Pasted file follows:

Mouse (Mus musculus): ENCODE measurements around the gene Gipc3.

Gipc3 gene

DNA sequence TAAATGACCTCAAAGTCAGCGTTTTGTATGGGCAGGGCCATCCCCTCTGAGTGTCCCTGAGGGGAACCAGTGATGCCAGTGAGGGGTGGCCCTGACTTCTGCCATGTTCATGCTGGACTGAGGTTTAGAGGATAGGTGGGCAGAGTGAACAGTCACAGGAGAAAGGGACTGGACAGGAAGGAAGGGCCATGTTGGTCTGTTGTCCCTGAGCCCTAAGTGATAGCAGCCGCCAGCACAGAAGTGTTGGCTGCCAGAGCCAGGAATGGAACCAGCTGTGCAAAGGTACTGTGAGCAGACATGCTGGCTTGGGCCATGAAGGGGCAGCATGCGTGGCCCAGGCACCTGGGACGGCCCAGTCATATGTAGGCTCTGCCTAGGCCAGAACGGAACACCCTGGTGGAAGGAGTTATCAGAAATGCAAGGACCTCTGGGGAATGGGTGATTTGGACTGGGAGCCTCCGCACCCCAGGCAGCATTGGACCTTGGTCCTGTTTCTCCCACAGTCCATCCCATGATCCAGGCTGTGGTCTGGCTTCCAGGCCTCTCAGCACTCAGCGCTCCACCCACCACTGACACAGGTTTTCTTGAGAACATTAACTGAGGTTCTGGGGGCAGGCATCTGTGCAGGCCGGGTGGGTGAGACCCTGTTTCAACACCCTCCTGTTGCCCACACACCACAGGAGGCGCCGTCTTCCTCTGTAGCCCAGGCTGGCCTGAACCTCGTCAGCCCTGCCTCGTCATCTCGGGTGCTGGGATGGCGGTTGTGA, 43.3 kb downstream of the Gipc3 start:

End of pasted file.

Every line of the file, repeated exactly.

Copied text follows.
Mouse (Mus musculus): ENCODE measurements around the gene Gipc3.

Gipc3 gene

DNA sequence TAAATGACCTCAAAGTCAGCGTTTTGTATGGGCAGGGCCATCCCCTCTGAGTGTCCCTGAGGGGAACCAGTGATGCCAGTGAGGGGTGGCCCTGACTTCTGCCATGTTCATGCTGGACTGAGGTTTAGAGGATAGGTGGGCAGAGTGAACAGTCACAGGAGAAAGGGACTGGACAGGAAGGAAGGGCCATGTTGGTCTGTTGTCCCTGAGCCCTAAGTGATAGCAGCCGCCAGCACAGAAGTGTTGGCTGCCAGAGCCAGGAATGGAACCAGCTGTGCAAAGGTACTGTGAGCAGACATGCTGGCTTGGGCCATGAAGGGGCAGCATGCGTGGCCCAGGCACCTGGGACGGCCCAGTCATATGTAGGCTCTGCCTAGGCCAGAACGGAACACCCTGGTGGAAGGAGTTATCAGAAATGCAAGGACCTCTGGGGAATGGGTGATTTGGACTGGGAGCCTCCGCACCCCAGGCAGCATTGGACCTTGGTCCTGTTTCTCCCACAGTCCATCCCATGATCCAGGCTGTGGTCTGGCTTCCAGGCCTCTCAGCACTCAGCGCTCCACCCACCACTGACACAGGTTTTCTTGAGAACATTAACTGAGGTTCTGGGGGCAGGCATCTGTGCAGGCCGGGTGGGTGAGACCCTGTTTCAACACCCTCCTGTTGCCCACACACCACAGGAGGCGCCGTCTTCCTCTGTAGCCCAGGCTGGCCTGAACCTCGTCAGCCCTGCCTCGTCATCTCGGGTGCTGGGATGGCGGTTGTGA, 43.3 kb downstream of the Gipc3 start: